The place is New York City. The time is the years leading up to The American Civil War. Sylvia "Dimples" Appleby (Temple) lives with her eccentric grandfather, "The Professor" (Morgan). Supposedly a music teacher, the Professor's actual discipline appears to be thievery. Mrs. Caroline Drew (Helen Westley), a Grande Dame, takes a liking to Dimples and wants to adopt her, but Dimples and the Professor refuse to be separated. Meanwhile, Mrs. Drew has disowned her nephew Allen (Robert Kent) for becoming a Broadway producer, this being back when the theatre wasn't considered reputable. Allen plans to adapt the country's latest bestseller, Uncle Tom's Cabin, as a play, and wouldn't you know it, he needs someone to play Little Eva.
This film provides examples of:
- Adaptation Decay: The Uncle Tom's Cabin play, from what little is shown of it. Apparently it makes Little Eva the protagonist, turning the title into a Secondary Character Title, and ending with Eva's death and with the bittersweet assumption that her father will give Uncle Tom his freedom (just like Dimples' grandfather is freed from arrest in the film's "real" world), as per her Last Request. Never mind that Eva's death happens in the middle of the novel, and that soon afterward her father also dies before he can free Tom, who instead is sold to Simon Legree...
- Antebellum America: The movie is set in New York during this era. An opening title card defines the setting as the time when theatre was becoming more acceptable and slavery was becoming more controversial. That is, it's the Dawn of an Era for Broadway theatre (and, by extension, the American entertainment industry) while also being near the End of an Age with regards to U.S. slavery. Both these trends come together with the Uncle Tom's Cabin play.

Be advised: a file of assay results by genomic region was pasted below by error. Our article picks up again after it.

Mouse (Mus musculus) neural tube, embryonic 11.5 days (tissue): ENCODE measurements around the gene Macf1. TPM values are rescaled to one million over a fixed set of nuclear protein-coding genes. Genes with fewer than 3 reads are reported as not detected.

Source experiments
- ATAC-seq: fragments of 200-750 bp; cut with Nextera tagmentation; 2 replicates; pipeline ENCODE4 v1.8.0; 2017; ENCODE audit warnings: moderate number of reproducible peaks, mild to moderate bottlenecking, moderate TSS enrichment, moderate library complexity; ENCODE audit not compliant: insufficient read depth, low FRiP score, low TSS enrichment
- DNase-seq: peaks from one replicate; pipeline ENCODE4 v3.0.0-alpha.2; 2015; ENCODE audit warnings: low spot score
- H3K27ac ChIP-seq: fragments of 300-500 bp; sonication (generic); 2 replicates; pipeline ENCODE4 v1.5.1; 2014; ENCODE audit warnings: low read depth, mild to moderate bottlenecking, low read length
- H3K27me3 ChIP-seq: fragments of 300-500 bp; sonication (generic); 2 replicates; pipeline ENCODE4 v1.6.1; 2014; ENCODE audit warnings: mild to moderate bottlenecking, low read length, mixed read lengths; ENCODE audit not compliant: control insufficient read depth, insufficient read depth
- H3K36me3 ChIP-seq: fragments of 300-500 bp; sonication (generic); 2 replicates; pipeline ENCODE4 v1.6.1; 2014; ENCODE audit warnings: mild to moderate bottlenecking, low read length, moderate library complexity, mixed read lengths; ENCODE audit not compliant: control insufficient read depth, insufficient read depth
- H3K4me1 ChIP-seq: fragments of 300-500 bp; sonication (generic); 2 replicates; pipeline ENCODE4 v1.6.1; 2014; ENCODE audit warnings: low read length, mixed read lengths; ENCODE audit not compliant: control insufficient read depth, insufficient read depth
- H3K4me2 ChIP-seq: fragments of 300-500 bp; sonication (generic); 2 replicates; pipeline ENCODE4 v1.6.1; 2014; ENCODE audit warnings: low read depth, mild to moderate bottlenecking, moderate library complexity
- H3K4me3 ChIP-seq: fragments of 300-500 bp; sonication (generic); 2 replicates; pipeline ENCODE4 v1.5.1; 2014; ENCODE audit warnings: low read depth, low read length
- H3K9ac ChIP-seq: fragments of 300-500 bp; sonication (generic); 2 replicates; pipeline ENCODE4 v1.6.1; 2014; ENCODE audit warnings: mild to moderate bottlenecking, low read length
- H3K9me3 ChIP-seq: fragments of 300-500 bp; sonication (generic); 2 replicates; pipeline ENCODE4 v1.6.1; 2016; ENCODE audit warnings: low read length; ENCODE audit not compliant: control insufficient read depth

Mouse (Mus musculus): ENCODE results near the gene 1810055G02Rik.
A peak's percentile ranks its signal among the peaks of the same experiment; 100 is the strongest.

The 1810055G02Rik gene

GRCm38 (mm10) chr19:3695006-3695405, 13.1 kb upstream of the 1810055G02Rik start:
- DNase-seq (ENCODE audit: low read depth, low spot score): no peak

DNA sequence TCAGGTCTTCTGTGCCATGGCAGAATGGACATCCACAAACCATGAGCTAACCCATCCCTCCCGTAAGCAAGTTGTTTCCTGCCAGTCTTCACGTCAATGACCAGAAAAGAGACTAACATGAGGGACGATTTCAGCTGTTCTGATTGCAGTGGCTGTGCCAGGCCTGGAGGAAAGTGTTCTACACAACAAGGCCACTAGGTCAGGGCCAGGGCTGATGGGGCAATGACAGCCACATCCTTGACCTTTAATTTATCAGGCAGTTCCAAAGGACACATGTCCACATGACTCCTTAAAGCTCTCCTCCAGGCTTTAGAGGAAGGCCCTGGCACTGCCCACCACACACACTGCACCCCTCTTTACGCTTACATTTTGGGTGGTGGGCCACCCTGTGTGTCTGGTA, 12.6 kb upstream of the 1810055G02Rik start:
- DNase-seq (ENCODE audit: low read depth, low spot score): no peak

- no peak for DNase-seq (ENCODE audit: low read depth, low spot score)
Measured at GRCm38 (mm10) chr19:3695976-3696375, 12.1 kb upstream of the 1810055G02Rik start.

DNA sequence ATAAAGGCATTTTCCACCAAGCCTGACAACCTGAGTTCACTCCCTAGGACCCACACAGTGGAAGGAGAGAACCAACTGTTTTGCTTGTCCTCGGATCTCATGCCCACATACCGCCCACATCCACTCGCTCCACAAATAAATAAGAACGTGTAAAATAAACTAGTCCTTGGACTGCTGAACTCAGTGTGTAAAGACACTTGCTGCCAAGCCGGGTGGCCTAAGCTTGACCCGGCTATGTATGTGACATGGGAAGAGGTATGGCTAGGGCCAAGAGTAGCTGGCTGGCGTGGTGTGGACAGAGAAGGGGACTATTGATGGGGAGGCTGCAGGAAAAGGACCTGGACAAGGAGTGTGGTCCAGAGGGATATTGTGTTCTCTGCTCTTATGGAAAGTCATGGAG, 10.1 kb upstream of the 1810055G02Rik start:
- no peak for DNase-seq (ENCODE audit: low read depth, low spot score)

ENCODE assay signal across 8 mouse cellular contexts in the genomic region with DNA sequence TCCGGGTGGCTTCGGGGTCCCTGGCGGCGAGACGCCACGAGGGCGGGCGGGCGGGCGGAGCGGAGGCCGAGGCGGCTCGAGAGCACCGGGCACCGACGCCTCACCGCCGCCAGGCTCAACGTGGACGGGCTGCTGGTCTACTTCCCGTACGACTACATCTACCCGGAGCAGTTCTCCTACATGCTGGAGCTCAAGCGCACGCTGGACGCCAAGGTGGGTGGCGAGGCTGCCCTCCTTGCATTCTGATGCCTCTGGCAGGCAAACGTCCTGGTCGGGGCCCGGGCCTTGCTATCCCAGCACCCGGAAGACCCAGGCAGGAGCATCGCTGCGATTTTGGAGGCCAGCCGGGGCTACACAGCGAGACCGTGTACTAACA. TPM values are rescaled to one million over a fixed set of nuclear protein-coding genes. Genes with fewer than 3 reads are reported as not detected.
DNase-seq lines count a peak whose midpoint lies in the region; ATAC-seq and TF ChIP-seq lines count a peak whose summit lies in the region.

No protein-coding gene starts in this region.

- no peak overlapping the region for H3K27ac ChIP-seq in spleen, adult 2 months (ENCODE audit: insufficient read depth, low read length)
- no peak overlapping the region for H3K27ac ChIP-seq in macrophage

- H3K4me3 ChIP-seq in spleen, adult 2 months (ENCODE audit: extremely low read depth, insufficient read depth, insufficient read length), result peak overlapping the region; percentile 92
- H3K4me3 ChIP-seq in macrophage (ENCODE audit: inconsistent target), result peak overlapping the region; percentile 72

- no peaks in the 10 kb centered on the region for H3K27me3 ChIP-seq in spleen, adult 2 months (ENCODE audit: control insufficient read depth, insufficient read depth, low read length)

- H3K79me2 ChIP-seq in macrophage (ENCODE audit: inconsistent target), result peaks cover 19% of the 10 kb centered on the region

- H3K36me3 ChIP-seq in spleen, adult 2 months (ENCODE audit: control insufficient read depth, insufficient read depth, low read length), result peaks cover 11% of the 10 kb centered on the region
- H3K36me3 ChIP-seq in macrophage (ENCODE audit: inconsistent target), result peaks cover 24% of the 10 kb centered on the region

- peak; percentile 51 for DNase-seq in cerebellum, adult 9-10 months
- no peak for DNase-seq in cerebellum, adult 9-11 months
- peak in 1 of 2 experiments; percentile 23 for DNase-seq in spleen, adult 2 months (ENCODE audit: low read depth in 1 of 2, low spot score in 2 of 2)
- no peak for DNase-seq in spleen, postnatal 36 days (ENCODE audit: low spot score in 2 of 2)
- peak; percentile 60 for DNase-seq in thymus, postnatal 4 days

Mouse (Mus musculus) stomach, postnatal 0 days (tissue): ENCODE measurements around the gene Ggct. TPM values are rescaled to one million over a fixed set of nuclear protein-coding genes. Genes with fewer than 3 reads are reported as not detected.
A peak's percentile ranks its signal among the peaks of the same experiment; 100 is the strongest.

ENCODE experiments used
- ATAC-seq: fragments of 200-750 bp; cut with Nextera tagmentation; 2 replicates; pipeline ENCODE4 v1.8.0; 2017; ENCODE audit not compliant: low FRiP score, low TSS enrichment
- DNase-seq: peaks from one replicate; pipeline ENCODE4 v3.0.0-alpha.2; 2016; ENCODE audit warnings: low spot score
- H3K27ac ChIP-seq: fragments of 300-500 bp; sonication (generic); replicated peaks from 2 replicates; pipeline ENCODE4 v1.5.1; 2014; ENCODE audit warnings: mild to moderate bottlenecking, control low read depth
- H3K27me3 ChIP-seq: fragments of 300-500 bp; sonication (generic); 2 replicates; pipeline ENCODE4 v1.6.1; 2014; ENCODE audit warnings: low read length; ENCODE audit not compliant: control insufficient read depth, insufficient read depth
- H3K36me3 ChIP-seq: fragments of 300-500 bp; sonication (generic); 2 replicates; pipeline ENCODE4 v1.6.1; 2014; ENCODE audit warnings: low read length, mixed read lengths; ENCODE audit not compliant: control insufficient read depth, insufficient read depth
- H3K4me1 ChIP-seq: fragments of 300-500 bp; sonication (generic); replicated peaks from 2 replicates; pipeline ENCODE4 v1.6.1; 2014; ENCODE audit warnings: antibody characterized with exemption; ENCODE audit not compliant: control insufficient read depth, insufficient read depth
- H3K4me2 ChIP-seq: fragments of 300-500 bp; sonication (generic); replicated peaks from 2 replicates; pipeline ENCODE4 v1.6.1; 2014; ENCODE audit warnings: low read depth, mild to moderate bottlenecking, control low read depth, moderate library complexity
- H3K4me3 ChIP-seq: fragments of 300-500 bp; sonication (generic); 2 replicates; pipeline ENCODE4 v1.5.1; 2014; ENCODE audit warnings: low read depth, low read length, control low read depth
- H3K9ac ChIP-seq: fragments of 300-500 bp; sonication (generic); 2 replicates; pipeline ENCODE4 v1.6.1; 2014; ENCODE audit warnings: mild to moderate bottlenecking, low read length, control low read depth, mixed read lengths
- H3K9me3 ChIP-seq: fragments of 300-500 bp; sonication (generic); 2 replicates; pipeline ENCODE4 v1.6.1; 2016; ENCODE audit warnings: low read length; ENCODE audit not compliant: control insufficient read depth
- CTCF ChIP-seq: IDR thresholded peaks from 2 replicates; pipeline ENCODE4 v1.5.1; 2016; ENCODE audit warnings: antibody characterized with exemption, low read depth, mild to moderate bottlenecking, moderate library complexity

- Bad Liar: At one point, the Professor is fishing next to a sign reading "no fishing allowed". Dimples, evidently not able to read, asks what the sign says. The Professor, thinking not-so-quickly, replies that it says "no smoking allowed"... forgetting that he's also smoking.
- Banister Slide: Dimples tries this while in Mrs. Drew's fancy home
- Blackface: The black characters in Uncle Tom's Cabin are played by white actors in blackface. While trying to escape from the police, the Professor puts on blackface makeup and tries to pretend he's an actor in the play.
- The Con: The Professor himself falls for a con with two men acting as shills, causing him to lose the eight hundred dollars needed for the play
- Everybody Cries: The effect of Eva's death scene in the Uncle Tom's Cabin play. Mrs. Drew is so moved by it that she changes her mind about the respectability of the theatre.
- The Fagin: The Professor's "pupils", i.e. a gang of street urchins including Dimples
- Minstrel Shows: The final scene of the movie is an in-universe minstrel show. The movie claims, as part of its Dawn of an Era theme, that this is the first minstrel show to come to New York. Actually, the Virginia Minstrels performed on the New York stage in 1843, about a decade before the film's early 1850s setting. Incidentally, a clip of this scene is featured in the Spike Lee film Bamboozled.
- Jukebox Musical: The Uncle Tom's Cabin production is apparently this, using popular spirituals. At one point Dimples-as-Eva sings a rousing rendition of "The Gospel Train," and Uncle Tom sings "Swing Low, Sweet Chariot" at Eva's deathbed.
- The Smurfette Principle: Dimples is the only girl amongst the Professor's "pupils"
- Street Musician: The Professor's "pupils", led by Dimples, perform music in the streets, providing a distraction for him to pick pockets. Being innocent, Dimples knows nothing about it, although the other children suspect. When confronted about it, she insists "the Professor is one of the honestest men in the world - and besides, he's reformed!"
- Show Within a Show: The production of Uncle Tom's Cabin
- Sticky Fingers: The Professor
- Uncle Tomfoolery: The Professor's servant is played by Stepin Fetchit, doing his customary shtick.